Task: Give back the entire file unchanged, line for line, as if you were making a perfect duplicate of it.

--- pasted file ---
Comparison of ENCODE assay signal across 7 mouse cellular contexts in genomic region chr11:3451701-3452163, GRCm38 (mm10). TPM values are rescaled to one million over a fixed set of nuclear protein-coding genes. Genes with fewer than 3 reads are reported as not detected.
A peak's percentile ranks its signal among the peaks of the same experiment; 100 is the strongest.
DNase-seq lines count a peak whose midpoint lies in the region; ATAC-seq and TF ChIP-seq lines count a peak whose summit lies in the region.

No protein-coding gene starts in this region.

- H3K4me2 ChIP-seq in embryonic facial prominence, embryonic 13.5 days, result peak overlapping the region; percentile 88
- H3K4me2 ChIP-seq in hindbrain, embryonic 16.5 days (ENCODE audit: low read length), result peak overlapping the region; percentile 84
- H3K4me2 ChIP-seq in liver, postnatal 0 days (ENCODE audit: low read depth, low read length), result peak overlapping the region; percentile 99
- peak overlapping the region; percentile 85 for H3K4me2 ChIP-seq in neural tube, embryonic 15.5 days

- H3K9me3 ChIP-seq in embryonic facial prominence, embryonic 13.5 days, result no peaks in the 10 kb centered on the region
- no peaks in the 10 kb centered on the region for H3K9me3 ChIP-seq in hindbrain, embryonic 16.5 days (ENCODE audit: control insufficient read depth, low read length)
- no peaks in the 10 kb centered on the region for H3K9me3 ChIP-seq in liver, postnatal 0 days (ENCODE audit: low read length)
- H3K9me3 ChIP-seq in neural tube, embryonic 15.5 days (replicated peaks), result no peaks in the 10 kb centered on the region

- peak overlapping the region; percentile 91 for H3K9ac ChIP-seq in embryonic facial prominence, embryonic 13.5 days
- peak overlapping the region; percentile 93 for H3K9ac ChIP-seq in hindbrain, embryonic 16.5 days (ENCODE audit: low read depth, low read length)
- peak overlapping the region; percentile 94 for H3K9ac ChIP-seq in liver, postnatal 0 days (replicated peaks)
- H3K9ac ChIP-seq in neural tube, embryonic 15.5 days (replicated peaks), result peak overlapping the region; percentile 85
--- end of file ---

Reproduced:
Comparison of ENCODE assay signal across 7 mouse cellular contexts in genomic region chr11:3451701-3452163, GRCm38 (mm10). TPM values are rescaled to one million over a fixed set of nuclear protein-coding genes. Genes with fewer than 3 reads are reported as not detected.
A peak's percentile ranks its signal among the peaks of the same experiment; 100 is the strongest.
DNase-seq lines count a peak whose midpoint lies in the region; ATAC-seq and TF ChIP-seq lines count a peak whose summit lies in the region.

No protein-coding gene starts in this region.

- H3K4me2 ChIP-seq in embryonic facial prominence, embryonic 13.5 days, result peak overlapping the region; percentile 88
- H3K4me2 ChIP-seq in hindbrain, embryonic 16.5 days (ENCODE audit: low read length), result peak overlapping the region; percentile 84
- H3K4me2 ChIP-seq in liver, postnatal 0 days (ENCODE audit: low read depth, low read length), result peak overlapping the region; percentile 99
- peak overlapping the region; percentile 85 for H3K4me2 ChIP-seq in neural tube, embryonic 15.5 days

- H3K9me3 ChIP-seq in embryonic facial prominence, embryonic 13.5 days, result no peaks in the 10 kb centered on the region
- no peaks in the 10 kb centered on the region for H3K9me3 ChIP-seq in hindbrain, embryonic 16.5 days (ENCODE audit: control insufficient read depth, low read length)
- no peaks in the 10 kb centered on the region for H3K9me3 ChIP-seq in liver, postnatal 0 days (ENCODE audit: low read length)
- H3K9me3 ChIP-seq in neural tube, embryonic 15.5 days (replicated peaks), result no peaks in the 10 kb centered on the region

- peak overlapping the region; percentile 91 for H3K9ac ChIP-seq in embryonic facial prominence, embryonic 13.5 days
- peak overlapping the region; percentile 93 for H3K9ac ChIP-seq in hindbrain, embryonic 16.5 days (ENCODE audit: low read depth, low read length)
- peak overlapping the region; percentile 94 for H3K9ac ChIP-seq in liver, postnatal 0 days (replicated peaks)
- H3K9ac ChIP-seq in neural tube, embryonic 15.5 days (replicated peaks), result peak overlapping the region; percentile 85